Recently I looked at two head restraint devices for beef cattle used in plants. In both systems, the head restraint device was correctly designed but both had the wrong type of pneumatic controls. In one of these systems, this resulted in high vocalization scores and many cattle bellowed. The cattle bellowed because the head holder applied excessive pressure. It was also impossible for the operator to control the amount of pressure applied to the animal. There are two ways to fix this problem: Either install new control valves or an additional pressure regulator.
One common mistake is running a pneumatic-powered restraint device with a single pressure regulator. Devices, such as a neck stanchion or a chin lift that press directly against the animal, require less pressure. Other parts of the device, such as a heavy door, require a higher maximum pressure to operate. A chin lift or neck stanchion will need to have its own separate pressure regulator that is set at a lower pressure. In one plant, reducing the pressure applied to the neck reduced their vocalization score from 23% to 0%. The pressure regulator was set at a lower maximum pressure. To determine the correct air pressure, the bovine should remain silent when the head is restrained. The head-holding device must also be inspected to ensure that it has no sharp edges or skin pinch points.
Another method to prevent excessive pressure being applied to the animal is to replace the pneumatic control valves. There are two types of valves. The worst valves have only two settings. They are either full air pressure on, or all air pressure is off. When the valve is moved, the device will always apply the full pressure that is set at the pressure regulator. The best type of pneumatic valves have mid-stroke position control. When the operator lets go of the valve, it will return to a midpoint between either fully extended or fully retracted. To make this type of system work may require the installation of check valves to prevent the system from bouncing. To install this method will require a more extensive knowledge of pneumatic controls compared to the previously mentioned method.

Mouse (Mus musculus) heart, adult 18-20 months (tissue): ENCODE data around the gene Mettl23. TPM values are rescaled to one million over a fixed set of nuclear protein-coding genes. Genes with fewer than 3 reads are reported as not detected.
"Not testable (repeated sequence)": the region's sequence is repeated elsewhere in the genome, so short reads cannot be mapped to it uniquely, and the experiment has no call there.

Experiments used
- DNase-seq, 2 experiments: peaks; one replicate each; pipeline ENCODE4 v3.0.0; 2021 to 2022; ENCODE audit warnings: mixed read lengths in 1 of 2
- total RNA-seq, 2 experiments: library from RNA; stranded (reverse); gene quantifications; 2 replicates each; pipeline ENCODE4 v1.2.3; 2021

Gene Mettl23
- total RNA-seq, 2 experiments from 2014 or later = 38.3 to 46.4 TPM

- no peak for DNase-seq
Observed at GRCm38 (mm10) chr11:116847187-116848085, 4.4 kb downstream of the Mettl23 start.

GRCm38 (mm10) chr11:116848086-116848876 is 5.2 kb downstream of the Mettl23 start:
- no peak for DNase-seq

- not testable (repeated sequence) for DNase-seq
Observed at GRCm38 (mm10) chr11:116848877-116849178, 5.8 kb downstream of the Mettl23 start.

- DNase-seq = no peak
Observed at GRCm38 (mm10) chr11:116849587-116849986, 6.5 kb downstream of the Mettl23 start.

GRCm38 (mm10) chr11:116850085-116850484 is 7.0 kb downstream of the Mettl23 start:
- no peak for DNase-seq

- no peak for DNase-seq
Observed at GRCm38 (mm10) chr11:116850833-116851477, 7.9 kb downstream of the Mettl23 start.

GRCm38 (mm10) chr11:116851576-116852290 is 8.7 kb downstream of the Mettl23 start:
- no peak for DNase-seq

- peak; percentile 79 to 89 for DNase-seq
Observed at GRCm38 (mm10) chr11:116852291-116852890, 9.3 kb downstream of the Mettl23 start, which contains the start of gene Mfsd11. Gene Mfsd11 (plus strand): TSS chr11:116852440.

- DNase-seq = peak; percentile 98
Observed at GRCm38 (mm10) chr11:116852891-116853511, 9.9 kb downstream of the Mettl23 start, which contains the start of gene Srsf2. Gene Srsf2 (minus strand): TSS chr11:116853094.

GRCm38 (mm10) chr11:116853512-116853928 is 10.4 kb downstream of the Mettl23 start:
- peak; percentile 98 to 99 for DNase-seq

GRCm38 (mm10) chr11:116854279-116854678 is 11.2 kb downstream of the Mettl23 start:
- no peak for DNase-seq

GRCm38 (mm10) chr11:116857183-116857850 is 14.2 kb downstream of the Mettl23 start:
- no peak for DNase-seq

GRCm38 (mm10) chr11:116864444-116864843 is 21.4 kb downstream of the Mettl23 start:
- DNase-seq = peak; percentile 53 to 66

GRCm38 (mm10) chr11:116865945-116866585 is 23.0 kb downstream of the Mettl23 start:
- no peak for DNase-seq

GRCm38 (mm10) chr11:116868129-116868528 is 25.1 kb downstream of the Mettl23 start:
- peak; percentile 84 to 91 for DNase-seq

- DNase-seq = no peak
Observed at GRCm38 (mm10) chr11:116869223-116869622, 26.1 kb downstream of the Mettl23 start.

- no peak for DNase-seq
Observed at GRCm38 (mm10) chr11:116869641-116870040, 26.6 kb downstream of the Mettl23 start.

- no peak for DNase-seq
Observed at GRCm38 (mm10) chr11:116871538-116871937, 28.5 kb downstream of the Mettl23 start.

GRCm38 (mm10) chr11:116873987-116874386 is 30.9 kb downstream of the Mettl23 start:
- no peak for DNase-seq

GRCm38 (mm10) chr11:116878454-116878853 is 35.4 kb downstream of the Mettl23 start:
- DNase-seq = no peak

Speed controls are small valves that are used by the airlines to control the speed that an air cylinder moves. The speed can be set by turning a knob. A common mistake is confusing speed controls (also called flow controls) with a pressure regulator. Pressure and the speed that a cylinder moves are two separate things. Setting a speed control at a slower speed does not change the maximum pressure that can be applied by the system. I can vividly remember telling one person that slowing down the speed will just make the system slowly squeeze the animal too hard. The use of speed controls will greatly improve a system by preventing sudden jerky motions that frighten animals.
In conclusion, there are many existing restraint systems where animal welfare could be greatly improved by either the installation of an additional pressure regulator or using different control valves.